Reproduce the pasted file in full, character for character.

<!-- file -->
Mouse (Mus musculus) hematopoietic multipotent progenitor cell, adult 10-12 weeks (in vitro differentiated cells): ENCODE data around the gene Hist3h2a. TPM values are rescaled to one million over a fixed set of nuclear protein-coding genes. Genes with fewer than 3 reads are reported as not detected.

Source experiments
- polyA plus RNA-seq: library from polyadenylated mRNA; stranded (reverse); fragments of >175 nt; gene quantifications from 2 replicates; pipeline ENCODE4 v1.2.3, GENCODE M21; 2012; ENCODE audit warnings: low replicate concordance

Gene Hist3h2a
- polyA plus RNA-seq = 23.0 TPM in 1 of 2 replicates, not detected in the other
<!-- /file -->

Mouse (Mus musculus) hematopoietic multipotent progenitor cell, adult 10-12 weeks (in vitro differentiated cells): ENCODE data around the gene Hist3h2a. TPM values are rescaled to one million over a fixed set of nuclear protein-coding genes. Genes with fewer than 3 reads are reported as not detected.

Source experiments
- polyA plus RNA-seq: library from polyadenylated mRNA; stranded (reverse); fragments of >175 nt; gene quantifications from 2 replicates; pipeline ENCODE4 v1.2.3, GENCODE M21; 2012; ENCODE audit warnings: low replicate concordance

Gene Hist3h2a
- polyA plus RNA-seq = 23.0 TPM in 1 of 2 replicates, not detected in the other